By Chris Taylor
NEW YORK, July 10 When Rachel Smith met with her
first financial adviser, he talked to her like she was five
"Whenever I had questions, he would just say, 'Forget that
and listen to me,'" says Smith, a 35-year-old New York real
estate agent. "He was an older guy who was very condescending,
and saw me as a young, inexperienced woman who didn't know
The relationship didn't last long.
Fortunately, that kind of treatment is becoming less common,
as financial advisers wake up to the fact that women control a
lot of money and make good clients.
Women already are the primary financial decision-makers in
most American households, according to a new survey by
personal-finance site DailyWorth in which 76 percent of women
reported being their household's primary retirement planner.
Moreover, women already have accumulated significant wealth
- some $8 trillion in assets, according to a study by TD
Ameritrade Institutional, which provides brokerages services to
investment advisers. It expects that number to balloon to $22
trillion by 2020, as baby boomer women inherit assets from their
parents and their husbands, whom they typically outlive.
Not only that, but women have also proven better investors
than men, winning higher returns with longer-term vision and
less inclination to trade frequently, according to new research.
It is no wonder financial institutions are practically
frothing at the mouth. All that cash is low-hanging fruit for
financial planners, says Maddy Dychtwald, co-founder of
consulting firm Age Wave and author of "Influence: How Women's
Soaring Economic Power Will Transform Our World for the Better."
But women are wary of the boys-club atmosphere that has long
epitomized the financial-planning world. Many, like Smith, find
"When women are asked which industries do the best job of
addressing their needs, financial services comes out at the
bottom," says Eleanor Blayney, consumer advocate for the
Certified Financial Planner Board of Standards and president of
McLean, Virginia, consulting firm Directions for Women.
"Financial advisers need to forge better partnerships with women
and figure out how to win their trust."
MARS AND VENUS
While stereotyping is a dangerous game, financial
professionals report that certain gender-specific behaviors tend
Women generally take more time to make big financial
decisions and want more information and explanations, says
Blayney. They're more willing to accept lower returns if it
means less risk, reports a new study from Milwaukee-based
Women also tend to frame discussions in terms of the end
goal: That might be putting the kids through college, or caring
for an aging parent, or achieving financial peace of mind. That
compares with percentage annual gain, which is what
data-obsessed male investors often focus on.
"That's a big 'Aha moment' for many advisers," says
Dychtwald. "It's not always about the returns. For women, their
frustration comes into play when they show up and feel they're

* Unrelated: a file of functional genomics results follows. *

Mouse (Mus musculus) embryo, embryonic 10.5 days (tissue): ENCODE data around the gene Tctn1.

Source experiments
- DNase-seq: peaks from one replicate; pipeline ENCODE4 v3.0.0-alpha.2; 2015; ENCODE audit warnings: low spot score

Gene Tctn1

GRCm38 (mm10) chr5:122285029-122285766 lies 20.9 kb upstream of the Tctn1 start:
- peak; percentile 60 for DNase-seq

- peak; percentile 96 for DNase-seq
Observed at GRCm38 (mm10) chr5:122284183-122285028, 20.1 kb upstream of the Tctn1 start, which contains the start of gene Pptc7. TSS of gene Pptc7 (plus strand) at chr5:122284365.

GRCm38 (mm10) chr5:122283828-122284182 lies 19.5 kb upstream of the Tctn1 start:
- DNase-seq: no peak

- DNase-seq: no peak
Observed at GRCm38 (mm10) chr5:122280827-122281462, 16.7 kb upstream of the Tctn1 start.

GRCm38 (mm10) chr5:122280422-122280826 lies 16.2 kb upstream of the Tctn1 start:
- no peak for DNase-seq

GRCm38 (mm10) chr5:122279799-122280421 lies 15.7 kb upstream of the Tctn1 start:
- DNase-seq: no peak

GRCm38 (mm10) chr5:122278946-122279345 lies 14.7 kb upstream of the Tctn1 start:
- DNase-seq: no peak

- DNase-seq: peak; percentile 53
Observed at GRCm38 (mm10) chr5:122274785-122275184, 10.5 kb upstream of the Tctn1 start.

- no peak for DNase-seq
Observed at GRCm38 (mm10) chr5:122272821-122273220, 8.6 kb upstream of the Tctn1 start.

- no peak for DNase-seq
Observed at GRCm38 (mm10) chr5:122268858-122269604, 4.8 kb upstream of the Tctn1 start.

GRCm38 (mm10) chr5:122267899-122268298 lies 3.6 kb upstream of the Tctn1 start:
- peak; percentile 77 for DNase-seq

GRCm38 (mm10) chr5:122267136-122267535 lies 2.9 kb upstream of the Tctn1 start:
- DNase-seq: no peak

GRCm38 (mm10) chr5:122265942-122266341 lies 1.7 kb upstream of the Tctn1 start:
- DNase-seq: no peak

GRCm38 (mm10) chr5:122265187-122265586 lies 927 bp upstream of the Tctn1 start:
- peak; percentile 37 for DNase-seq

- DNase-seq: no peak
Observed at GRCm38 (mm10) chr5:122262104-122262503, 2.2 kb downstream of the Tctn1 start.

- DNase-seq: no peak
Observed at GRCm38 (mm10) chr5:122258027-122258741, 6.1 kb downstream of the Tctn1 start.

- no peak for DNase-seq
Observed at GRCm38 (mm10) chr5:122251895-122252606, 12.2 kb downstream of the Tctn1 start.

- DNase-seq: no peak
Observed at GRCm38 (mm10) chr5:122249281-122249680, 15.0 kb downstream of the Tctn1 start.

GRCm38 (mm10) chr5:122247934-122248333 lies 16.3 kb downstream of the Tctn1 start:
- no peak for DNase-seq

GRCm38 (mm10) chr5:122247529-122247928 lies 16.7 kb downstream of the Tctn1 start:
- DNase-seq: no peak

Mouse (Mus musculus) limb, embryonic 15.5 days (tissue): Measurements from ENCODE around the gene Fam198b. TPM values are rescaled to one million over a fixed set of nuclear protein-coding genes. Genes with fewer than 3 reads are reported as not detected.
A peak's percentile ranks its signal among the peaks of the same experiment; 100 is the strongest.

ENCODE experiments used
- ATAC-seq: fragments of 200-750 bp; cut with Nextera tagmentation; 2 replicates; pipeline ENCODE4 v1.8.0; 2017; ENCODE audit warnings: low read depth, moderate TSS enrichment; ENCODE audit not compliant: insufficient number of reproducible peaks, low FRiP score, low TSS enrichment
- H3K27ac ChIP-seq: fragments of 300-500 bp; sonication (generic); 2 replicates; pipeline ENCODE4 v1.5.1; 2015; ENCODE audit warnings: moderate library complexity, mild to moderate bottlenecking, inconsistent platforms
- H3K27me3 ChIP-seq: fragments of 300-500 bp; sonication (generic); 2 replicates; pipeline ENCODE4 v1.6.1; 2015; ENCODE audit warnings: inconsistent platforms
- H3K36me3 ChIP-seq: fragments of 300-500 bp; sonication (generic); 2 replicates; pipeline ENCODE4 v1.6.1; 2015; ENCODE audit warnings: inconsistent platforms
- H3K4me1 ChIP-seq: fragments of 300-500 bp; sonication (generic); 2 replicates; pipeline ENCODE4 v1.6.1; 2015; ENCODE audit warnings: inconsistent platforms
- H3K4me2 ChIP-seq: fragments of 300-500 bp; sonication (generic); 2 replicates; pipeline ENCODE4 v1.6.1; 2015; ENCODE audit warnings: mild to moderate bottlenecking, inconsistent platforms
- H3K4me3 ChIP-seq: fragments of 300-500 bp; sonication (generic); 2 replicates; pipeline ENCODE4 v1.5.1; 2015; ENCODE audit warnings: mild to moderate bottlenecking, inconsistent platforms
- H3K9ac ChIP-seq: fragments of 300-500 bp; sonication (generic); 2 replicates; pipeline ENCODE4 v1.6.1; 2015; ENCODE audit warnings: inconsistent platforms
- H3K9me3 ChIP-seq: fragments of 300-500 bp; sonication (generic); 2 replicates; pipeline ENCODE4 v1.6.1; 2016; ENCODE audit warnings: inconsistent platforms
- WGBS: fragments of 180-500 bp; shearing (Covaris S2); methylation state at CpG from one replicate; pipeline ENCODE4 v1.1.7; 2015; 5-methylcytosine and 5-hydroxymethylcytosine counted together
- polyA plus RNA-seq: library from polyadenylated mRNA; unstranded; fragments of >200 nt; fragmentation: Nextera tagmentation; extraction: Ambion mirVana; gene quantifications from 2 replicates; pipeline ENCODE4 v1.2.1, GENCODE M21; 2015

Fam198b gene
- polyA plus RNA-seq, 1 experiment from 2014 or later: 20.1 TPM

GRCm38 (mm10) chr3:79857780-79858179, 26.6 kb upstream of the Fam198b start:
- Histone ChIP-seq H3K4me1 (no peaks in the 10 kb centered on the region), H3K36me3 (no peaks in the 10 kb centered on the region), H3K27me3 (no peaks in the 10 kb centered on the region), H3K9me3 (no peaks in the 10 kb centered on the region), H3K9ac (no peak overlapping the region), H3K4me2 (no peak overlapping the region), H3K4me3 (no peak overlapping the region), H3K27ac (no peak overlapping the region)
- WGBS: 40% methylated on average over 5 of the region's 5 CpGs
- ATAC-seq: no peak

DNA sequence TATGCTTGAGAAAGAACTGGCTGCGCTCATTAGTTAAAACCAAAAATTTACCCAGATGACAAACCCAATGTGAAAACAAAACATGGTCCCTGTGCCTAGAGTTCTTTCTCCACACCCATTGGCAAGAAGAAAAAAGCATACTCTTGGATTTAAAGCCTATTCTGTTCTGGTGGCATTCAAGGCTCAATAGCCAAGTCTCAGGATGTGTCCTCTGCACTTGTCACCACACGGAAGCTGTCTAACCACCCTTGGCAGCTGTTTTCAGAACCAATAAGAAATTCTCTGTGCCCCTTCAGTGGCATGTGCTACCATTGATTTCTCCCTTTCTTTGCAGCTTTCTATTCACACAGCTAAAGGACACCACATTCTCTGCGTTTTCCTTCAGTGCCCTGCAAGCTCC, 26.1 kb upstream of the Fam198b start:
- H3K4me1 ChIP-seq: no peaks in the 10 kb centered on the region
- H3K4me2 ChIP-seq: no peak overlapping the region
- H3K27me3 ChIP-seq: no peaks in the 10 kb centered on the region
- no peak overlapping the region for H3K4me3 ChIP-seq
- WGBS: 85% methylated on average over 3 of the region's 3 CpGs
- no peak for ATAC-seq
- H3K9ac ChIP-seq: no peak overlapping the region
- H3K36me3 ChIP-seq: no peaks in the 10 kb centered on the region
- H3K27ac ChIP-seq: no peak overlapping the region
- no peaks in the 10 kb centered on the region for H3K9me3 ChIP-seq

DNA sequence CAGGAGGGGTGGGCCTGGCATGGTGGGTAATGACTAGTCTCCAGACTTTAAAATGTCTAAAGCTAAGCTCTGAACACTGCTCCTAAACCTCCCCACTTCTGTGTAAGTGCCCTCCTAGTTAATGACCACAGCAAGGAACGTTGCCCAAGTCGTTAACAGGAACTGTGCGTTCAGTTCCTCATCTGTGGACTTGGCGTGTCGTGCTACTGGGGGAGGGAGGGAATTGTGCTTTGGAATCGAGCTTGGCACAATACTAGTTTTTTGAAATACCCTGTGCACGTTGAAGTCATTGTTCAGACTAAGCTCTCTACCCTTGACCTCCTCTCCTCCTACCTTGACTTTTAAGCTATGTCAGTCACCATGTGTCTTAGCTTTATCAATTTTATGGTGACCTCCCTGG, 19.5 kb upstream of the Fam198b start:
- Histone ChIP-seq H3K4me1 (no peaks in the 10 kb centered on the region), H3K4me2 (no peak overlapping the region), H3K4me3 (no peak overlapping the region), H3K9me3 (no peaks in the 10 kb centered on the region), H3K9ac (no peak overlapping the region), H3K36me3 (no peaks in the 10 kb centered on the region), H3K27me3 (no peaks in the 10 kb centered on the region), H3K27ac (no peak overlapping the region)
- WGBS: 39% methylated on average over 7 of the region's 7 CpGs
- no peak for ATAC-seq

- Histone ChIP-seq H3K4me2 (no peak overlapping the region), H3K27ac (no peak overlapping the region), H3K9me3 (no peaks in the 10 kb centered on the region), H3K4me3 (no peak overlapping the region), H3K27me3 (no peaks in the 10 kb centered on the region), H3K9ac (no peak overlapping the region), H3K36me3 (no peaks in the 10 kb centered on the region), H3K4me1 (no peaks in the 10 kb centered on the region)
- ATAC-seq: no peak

getting ignored or not listened to. Communicating with them
properly, in a way they understand and appreciate, ranks as even
more important than getting those high returns."
Another common finding is that women report a lack of
confidence in retirement planning. Fewer than two in 10 women
say they feel "very prepared" to make the right financial
decisions, according to the Prudential study "Financial
Experience & Behaviors Among Women." And women are much more
likely than men to admit that their financial planning needs
improvement, according to Northwestern Mutual.
But while all of those industry-generated stats are very
consistent, they measure attitude, and not acuity. They may not
actually say much about how well men and women understand
retirement planning. It may be, for instance, that women are
just answering the question more modestly. Men, in contrast,
often have a blithe certainty that everything's under control -
the same characteristic that has them refusing to ask for
directions while driving the family car.
So what's the end result of these diverging approaches to
money? One is that women often pepper their financial advisers
with questions, to the point that planners want to "tear their
hair out," laughs Dychtwald.
But as an investing strategy, such a deliberative approach
is usually the superior one. Men, in comparison, are much more
likely to act on a buddy's stock tip, or to move in and out of
positions they just saw touted on television, Blayney says.
Over the long term, such frequent trading - and all the fees
associated with it - could sap a portfolio's growth potential.
Indeed, in a paper titled "Boys Will Be Boys," academics
Brad Barber of UC Davis and Terrance Odean of UC Berkeley found
exactly that. The authors reported: "Models of investor
overconfidence predict that men will trade more and perform
worse than women ... we document that men trade 45 percent more
than women, and earn annual risk-adjusted net returns that are
1.4 percent less than those earned by women."
"Women investors usually think more about the long-term,"
agrees Linda Descano, president and chief of Citi's
personal-finance site Women & Co. "That's why there's data
suggesting women-run investment clubs outperform male
counterparts. Men are more apt to use up their profits through
taxes and trading costs."
That's something else for the advisers now targeting women -
and the women being targeted - to consider. Raising the level of
respectful conversation is just step one. Planners still will
have to deliver the goods. Advisers will earn the trust and the
portfolios of women like Smith when they talk the talk and
deliver solid results.